European stock markets were mixed Wednesday's as investors responded to yet another raft earnings reports, company statements and comments from policy makers across the continent.
The FTSE 100 in London was the biggest gainer of the major markets, with a return of 0.59%, to close at 7,385.
In Frankfurt the DAX gained 0.05% to close at 12,757 while the CAC 40 slipped 0.05% in Paris before settling at 5,400.
Over in southern Europe, the FTSE MIB eked out a gain of more than 0.2% in Milan, although the IBEX in Madrid recorded a loss for the session.
Of note, in London Barratt Developments (BTDPF) stock rose following a strong trading update, in which it told investors that its order book has swollen to a new record. The British house builder's stock was up by more than 2% at the close.
British Gas owner Centrica (CPYYY) saw its stock recover some of Tuesday's losses, rising just more than 1% during trading, in the wake of Tuesday's carnage.
The shares had sold off the previous day out of fears for the British Gas owner's dividend given U.K. government plans to cap the energy prices charged to households.
On the downside, Hikma Pharmaceuticals (HKMPY) fell sharply in London ahead of a crucial decision by the U.S. Food and Drug Administration on whether to approve its generic Advair asthma treatment.
Price action in the stock raises the question of whether the decision has made its way to the market on the quiet or if investors are just bearish on the generic drugmaker's prospect for success.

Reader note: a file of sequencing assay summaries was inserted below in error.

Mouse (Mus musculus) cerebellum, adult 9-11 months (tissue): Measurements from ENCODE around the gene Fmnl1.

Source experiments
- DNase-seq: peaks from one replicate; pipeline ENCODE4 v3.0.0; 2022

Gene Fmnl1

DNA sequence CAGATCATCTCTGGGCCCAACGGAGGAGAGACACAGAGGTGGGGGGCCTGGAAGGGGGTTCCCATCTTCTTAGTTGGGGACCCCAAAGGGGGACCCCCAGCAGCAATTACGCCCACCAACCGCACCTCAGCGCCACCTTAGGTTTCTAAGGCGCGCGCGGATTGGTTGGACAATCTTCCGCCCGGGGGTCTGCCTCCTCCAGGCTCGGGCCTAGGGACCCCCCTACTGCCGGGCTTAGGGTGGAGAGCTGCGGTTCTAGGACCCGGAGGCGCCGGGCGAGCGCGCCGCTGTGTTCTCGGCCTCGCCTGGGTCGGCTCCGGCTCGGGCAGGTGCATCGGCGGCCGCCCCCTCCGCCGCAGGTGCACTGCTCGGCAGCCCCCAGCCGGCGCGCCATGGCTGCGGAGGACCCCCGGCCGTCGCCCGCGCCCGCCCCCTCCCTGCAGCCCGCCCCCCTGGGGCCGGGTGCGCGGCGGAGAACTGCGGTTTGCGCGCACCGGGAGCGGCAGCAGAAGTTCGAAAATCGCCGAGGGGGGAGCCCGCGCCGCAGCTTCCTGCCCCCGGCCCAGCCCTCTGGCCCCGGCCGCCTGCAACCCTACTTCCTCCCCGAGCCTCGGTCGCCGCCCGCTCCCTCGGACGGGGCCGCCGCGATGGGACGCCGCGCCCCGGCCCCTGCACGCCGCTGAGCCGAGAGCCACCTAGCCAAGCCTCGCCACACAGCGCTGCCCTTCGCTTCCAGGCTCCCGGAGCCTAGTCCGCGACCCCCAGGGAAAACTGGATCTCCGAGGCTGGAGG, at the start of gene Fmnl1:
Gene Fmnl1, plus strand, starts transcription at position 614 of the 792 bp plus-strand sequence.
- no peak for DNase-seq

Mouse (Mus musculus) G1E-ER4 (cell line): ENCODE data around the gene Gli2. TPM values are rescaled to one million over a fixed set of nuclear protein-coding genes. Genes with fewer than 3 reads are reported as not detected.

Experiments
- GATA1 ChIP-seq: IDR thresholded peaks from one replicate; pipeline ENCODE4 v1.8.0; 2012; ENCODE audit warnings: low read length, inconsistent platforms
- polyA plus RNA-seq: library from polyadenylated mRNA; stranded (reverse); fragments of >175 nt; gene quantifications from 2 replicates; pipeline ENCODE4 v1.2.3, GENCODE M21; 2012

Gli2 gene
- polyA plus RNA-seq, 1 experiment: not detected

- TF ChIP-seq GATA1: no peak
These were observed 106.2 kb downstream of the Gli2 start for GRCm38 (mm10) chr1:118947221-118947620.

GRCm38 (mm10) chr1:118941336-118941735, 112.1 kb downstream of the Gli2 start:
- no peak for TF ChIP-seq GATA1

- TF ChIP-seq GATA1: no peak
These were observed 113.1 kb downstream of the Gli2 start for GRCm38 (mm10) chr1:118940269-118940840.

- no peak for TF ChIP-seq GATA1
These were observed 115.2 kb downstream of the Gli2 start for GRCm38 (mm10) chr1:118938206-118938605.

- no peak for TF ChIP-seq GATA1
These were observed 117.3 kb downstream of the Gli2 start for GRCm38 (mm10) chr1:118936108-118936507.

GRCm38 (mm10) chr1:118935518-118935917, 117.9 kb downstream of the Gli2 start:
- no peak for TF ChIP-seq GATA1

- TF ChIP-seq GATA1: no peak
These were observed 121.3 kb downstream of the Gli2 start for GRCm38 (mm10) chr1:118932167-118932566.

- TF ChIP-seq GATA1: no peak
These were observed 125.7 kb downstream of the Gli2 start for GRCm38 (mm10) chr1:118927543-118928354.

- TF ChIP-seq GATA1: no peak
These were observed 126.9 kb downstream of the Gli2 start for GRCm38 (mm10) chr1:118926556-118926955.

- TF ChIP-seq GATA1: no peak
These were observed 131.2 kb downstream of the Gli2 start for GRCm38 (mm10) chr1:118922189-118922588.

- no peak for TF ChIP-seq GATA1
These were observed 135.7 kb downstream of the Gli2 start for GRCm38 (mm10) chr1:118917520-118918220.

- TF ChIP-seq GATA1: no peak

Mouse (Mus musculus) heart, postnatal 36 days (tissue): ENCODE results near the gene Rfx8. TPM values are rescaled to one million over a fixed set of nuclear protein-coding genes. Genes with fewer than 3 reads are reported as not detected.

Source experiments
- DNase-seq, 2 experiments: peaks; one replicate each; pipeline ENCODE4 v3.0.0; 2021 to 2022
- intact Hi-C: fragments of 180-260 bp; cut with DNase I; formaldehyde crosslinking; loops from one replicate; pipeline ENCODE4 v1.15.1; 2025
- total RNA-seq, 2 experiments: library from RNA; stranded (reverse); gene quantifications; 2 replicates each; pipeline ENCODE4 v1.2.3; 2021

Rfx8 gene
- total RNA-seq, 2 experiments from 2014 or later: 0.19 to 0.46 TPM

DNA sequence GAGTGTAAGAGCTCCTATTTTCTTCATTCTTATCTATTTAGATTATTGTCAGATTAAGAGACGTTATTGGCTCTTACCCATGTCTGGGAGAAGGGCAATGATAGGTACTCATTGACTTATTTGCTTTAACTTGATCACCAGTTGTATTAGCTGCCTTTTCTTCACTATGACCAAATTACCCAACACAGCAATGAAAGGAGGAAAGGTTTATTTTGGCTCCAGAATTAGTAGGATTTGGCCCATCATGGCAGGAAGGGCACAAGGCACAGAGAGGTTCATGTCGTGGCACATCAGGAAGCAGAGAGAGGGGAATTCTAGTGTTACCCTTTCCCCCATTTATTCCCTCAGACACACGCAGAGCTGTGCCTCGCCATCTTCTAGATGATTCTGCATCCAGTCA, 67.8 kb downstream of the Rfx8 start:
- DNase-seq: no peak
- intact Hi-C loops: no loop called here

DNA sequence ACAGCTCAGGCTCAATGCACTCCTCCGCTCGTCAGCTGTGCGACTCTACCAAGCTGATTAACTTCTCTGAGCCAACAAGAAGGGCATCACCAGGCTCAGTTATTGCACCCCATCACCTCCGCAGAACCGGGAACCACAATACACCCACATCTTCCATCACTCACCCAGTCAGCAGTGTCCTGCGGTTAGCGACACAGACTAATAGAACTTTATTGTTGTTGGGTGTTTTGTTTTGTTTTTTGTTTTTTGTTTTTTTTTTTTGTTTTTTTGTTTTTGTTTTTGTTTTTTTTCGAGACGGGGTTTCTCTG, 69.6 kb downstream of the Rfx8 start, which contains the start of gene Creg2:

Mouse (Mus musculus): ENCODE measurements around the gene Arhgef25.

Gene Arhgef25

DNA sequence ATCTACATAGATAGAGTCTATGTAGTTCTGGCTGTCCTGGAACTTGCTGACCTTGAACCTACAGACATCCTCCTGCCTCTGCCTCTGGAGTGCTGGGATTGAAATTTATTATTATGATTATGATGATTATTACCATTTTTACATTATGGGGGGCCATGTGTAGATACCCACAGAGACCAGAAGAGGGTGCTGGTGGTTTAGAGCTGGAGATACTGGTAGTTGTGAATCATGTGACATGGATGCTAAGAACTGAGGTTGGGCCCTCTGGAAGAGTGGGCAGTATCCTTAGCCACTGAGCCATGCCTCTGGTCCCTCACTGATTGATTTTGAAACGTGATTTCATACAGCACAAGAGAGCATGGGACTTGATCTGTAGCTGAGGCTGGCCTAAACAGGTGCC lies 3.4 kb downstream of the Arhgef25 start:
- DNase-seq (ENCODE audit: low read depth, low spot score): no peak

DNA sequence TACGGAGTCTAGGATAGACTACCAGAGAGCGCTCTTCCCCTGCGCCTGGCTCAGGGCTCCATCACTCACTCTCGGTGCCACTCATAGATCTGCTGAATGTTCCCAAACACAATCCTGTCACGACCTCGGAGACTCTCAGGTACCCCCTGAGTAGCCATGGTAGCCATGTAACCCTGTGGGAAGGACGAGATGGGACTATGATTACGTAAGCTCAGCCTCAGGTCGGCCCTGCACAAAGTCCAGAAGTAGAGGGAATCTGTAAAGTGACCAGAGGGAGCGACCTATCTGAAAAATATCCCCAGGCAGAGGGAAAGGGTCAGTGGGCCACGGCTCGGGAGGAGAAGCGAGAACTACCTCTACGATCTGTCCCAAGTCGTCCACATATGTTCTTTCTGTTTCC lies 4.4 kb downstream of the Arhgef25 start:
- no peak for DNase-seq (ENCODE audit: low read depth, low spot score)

Hikma was expected to hear of the FDA's decision on Wednesday but representatives for the company could not be reached for comment when contacted by TheStreet on Wednesday.
The stock was down by 1.5% at the close while Glaxo (GSK) shares were up by the same amount, amid broad strength in much of the pharmaceuticals sector. However, fellow Advair challenger Vectura (VEGPF) also saw its stock fall, this time by more than 3%.
Diageo (DEO) was hit with an unexpected bill by the U.K.'s tax authority Wednesday as part of a clampdown designed to prevent companies from hiding profits overseas in lower tax jurisdictions.
Her Majesty's Revenue & Customs (HMRC) has notified Diageo that a preliminary decision notice is en route in the post, requiring the drinksmaker to cough up £107 million ($138 million) to cover unpaid taxes and interest for the year ending June 30 2016.
Diageo stock fell more than 0.50%, to change hands at 2,278 pence, far outpacing the 0.12% loss of the STOXX Europe 600 Food & Beverages index.
In Frankfurt, Adidas (ADDYY) was the top faller as the shares pulled back although, with the company having delivered strong results last week, they very recently touched a new record. The stock slipped nearly 2% during Wednesday's session.